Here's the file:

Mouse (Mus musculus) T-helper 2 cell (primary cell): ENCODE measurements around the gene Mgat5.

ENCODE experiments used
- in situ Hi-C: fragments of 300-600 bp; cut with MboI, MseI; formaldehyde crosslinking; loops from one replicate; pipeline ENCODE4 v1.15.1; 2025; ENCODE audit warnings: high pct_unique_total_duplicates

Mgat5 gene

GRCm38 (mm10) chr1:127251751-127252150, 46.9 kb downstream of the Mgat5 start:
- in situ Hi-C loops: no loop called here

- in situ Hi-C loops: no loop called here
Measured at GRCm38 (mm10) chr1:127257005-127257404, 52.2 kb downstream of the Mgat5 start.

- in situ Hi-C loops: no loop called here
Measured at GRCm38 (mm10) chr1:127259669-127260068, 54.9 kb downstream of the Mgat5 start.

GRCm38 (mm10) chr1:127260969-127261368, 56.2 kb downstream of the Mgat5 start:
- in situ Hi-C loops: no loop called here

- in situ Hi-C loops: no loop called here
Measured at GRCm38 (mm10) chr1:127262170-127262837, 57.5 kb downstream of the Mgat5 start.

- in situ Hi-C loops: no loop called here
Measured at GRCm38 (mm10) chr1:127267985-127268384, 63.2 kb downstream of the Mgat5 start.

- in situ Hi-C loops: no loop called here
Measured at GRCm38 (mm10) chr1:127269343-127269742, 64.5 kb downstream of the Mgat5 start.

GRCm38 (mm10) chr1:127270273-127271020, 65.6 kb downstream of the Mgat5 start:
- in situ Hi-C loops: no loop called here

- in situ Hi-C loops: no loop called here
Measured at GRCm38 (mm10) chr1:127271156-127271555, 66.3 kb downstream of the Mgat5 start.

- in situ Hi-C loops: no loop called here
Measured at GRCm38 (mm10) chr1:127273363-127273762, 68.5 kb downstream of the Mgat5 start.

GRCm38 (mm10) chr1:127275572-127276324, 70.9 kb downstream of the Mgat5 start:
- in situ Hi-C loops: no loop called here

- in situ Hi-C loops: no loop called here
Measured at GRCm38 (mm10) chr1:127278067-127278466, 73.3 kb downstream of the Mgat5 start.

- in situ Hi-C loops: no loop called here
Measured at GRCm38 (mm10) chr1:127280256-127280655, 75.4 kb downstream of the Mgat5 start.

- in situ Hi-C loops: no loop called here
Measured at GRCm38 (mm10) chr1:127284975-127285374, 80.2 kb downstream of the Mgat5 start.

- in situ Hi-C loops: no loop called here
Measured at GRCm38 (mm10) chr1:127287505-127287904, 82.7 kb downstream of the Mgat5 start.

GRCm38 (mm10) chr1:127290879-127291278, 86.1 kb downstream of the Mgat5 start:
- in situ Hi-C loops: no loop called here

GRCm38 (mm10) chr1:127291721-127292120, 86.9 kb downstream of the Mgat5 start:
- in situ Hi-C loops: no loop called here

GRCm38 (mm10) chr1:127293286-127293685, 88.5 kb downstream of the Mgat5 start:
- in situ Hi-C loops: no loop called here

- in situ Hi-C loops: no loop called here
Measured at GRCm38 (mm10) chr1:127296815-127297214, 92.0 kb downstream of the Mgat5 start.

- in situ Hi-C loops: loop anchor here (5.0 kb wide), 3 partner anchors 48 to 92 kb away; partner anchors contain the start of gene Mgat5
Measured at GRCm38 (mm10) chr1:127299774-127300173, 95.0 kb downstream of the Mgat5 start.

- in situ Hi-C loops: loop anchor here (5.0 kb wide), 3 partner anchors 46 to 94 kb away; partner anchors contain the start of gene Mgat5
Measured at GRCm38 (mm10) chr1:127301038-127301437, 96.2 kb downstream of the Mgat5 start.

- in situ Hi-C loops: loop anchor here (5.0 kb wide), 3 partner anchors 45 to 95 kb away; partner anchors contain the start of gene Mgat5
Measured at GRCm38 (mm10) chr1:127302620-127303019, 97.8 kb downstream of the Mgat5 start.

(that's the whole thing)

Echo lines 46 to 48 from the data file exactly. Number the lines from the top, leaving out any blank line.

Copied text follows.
Measured at GRCm38 (mm10) chr1:127301038-127301437, 96.2 kb downstream of the Mgat5 start.

- in situ Hi-C loops: loop anchor here (5.0 kb wide), 3 partner anchors 45 to 95 kb away; partner anchors contain the start of gene Mgat5
Measured at GRCm38 (mm10) chr1:127302620-127303019, 97.8 kb downstream of the Mgat5 start.